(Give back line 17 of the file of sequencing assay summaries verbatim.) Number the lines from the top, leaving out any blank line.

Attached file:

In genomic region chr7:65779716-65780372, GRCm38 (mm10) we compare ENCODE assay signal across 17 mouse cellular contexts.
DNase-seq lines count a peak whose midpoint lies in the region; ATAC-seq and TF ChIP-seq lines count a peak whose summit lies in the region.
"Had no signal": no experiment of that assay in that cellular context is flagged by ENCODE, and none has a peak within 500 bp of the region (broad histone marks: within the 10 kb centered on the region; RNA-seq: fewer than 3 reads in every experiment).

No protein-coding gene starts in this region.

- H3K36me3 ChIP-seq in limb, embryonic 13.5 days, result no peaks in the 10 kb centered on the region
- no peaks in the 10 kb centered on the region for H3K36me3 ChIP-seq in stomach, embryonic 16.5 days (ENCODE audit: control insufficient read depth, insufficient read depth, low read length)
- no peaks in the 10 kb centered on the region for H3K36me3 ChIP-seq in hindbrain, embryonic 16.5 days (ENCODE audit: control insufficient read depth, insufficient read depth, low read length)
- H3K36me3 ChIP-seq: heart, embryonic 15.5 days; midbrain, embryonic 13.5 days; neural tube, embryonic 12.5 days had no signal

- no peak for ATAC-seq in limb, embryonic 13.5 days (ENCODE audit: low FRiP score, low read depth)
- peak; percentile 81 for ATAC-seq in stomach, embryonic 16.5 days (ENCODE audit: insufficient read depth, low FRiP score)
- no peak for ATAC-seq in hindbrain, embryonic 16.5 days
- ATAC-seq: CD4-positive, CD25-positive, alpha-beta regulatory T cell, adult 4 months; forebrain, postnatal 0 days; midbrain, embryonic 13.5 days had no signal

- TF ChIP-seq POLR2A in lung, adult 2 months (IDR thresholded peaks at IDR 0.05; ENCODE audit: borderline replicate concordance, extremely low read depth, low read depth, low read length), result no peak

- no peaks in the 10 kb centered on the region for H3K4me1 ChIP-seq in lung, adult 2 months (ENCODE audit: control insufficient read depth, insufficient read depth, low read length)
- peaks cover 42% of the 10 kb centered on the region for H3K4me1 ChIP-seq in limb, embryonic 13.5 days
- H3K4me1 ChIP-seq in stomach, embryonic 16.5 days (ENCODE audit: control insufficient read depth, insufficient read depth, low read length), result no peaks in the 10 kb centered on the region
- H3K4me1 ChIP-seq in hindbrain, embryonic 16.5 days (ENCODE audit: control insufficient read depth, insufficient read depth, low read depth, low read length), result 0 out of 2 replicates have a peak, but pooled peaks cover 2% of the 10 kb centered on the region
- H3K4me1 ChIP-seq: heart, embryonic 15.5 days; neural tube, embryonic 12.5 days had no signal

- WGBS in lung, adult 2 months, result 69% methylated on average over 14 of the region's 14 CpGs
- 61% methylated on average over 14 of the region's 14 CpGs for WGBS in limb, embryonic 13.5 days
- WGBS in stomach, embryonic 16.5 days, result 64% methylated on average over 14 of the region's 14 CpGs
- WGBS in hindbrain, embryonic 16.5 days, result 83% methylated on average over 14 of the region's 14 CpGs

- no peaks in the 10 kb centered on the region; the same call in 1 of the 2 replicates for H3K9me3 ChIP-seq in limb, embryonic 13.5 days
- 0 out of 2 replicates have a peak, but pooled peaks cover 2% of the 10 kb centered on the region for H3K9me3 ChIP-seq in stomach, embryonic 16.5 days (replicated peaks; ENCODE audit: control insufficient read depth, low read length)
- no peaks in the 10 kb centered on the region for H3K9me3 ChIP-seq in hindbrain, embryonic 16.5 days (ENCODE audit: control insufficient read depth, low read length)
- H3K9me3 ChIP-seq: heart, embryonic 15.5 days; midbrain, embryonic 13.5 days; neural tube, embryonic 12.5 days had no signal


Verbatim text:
- H3K4me1 ChIP-seq in hindbrain, embryonic 16.5 days (ENCODE audit: control insufficient read depth, insufficient read depth, low read depth, low read length), result 0 out of 2 replicates have a peak, but pooled peaks cover 2% of the 10 kb centered on the region